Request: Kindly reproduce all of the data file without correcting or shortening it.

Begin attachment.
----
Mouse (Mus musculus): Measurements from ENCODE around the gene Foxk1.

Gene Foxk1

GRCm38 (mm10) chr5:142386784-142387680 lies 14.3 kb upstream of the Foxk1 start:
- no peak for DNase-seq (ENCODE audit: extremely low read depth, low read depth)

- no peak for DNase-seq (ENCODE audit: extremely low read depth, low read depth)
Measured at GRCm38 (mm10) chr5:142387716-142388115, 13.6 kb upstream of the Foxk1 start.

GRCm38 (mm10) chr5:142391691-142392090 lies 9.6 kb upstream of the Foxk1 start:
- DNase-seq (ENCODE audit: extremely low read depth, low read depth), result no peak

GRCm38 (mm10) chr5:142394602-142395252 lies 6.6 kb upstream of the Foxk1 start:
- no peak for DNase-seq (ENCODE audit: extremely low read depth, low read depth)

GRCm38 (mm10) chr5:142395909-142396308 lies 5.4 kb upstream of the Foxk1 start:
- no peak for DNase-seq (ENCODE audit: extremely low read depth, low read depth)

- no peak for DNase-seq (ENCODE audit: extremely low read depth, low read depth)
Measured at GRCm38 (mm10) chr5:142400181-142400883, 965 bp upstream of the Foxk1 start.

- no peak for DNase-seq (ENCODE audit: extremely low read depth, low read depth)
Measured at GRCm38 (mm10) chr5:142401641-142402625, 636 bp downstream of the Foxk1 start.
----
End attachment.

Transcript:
Mouse (Mus musculus): Measurements from ENCODE around the gene Foxk1.

Gene Foxk1

GRCm38 (mm10) chr5:142386784-142387680 lies 14.3 kb upstream of the Foxk1 start:
- no peak for DNase-seq (ENCODE audit: extremely low read depth, low read depth)

- no peak for DNase-seq (ENCODE audit: extremely low read depth, low read depth)
Measured at GRCm38 (mm10) chr5:142387716-142388115, 13.6 kb upstream of the Foxk1 start.

GRCm38 (mm10) chr5:142391691-142392090 lies 9.6 kb upstream of the Foxk1 start:
- DNase-seq (ENCODE audit: extremely low read depth, low read depth), result no peak

GRCm38 (mm10) chr5:142394602-142395252 lies 6.6 kb upstream of the Foxk1 start:
- no peak for DNase-seq (ENCODE audit: extremely low read depth, low read depth)

GRCm38 (mm10) chr5:142395909-142396308 lies 5.4 kb upstream of the Foxk1 start:
- no peak for DNase-seq (ENCODE audit: extremely low read depth, low read depth)

- no peak for DNase-seq (ENCODE audit: extremely low read depth, low read depth)
Measured at GRCm38 (mm10) chr5:142400181-142400883, 965 bp upstream of the Foxk1 start.

- no peak for DNase-seq (ENCODE audit: extremely low read depth, low read depth)
Measured at GRCm38 (mm10) chr5:142401641-142402625, 636 bp downstream of the Foxk1 start.